Guide to RAID(Part II/III)
Adopting a specific RAID technology, involves finding the right implementation that meets all your requirements. It is more or less, striking a balance between cost of devices, performance, and fault tolerance.
Apart from the big decision of selecting either hardware of software RAID, which I will cover in my next blog, selecting RAID levels is the first step.
RAID 0 implements a striped disk array, wherein data is broken down into blocks and each block is written to a separate physical disk drive. There is actually no redundancy involved, and hence does not actually fit in with the acronym RAID.
This RAID level provides redundancy by writing all data blocks to two or more drives.The performance of a level 1 array is faster on reads and slower on writes, when compared to a single drive, but if either drive fails,no data is lost(in case of an array of two drives).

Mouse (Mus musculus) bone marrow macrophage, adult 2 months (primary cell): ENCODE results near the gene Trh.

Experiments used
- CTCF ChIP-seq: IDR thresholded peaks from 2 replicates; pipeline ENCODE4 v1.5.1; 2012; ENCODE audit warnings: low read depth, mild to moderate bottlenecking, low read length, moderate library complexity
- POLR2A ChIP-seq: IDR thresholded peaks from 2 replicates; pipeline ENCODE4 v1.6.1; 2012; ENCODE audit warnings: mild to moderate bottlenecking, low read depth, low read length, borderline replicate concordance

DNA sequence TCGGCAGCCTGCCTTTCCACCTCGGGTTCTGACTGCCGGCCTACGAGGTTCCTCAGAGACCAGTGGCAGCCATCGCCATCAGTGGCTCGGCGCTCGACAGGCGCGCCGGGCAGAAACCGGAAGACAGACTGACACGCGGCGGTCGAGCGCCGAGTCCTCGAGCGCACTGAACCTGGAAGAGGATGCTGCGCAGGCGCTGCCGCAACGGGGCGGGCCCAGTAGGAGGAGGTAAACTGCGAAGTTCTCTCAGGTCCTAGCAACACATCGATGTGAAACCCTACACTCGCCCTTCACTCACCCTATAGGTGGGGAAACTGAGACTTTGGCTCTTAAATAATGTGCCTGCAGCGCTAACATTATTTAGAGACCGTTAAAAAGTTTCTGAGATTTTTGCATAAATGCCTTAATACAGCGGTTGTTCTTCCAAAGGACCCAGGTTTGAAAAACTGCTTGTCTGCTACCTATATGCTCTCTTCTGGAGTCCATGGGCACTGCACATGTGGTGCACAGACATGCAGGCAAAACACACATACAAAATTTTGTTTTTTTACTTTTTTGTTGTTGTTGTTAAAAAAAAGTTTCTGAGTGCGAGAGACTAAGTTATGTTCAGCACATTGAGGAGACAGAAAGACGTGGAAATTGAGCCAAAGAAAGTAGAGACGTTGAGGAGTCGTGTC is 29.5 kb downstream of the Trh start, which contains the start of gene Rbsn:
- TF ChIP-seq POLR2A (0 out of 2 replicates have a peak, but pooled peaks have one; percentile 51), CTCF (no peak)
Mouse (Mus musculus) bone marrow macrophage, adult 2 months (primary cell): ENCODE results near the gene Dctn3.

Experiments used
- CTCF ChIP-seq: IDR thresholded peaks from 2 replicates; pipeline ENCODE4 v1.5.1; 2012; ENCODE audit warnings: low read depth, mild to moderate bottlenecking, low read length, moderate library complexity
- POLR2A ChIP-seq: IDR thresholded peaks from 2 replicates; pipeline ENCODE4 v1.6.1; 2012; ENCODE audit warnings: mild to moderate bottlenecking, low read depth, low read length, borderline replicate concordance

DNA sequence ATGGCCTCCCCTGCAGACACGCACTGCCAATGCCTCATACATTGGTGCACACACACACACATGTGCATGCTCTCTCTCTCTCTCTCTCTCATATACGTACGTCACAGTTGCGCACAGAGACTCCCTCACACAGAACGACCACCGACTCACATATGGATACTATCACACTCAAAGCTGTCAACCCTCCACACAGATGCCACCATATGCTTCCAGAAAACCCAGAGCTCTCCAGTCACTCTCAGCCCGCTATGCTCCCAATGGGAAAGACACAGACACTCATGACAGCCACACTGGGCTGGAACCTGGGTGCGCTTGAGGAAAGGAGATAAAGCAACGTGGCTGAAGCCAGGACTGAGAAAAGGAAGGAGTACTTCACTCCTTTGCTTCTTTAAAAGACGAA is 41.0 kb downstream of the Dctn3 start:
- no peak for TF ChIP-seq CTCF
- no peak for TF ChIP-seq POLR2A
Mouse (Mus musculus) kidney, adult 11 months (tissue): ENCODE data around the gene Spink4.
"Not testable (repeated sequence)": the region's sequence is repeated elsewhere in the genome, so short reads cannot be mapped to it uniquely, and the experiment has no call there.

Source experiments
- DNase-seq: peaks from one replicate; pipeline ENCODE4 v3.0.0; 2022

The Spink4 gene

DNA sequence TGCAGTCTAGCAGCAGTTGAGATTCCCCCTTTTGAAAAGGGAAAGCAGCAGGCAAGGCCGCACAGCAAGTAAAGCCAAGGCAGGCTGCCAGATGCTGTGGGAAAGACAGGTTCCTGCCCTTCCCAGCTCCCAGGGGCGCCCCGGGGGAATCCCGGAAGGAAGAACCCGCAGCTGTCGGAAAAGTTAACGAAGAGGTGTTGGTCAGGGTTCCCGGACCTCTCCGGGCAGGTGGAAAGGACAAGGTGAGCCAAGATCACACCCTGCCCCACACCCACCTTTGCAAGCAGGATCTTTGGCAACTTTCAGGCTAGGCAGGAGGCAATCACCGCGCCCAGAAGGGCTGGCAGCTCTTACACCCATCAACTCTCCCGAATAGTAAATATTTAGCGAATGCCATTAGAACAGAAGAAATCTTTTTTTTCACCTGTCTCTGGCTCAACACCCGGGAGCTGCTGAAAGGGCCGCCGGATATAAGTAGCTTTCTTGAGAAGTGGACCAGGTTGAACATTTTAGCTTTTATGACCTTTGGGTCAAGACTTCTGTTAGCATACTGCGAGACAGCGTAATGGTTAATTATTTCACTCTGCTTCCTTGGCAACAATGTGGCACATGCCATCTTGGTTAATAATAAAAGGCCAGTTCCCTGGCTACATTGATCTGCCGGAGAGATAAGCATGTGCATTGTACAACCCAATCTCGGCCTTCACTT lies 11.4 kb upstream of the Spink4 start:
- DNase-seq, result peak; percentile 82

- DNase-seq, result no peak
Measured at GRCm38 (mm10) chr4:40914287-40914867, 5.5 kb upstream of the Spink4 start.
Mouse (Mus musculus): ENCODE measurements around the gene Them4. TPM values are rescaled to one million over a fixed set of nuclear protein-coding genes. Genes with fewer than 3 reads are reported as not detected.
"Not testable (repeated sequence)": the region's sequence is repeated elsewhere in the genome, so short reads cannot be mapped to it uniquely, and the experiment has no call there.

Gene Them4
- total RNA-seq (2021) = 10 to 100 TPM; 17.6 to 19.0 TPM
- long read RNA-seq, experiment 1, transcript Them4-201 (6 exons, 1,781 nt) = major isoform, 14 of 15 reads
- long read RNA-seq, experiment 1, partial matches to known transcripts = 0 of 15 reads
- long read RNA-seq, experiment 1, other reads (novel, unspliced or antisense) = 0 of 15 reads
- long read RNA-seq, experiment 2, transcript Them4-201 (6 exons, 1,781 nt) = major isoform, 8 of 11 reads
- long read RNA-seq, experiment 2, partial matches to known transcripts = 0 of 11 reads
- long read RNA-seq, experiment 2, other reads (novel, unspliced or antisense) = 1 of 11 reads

Imparts redundancy by writing data blocks and parity blocks across three or more drives, thus increasing performance. The RAID Level 5 is arguably the most popular RAID technology.
This level can be referred to as nested RAID. Here data is simultaneously mirrored and striped, and hence imparts redundancy along with high performance. The model finds its application where both high read/write performance and greater fault tolerance is needed.
I’m winding up this part with a table on comparisons of various RAID levels. More to come. Do visit Bobcares blog!
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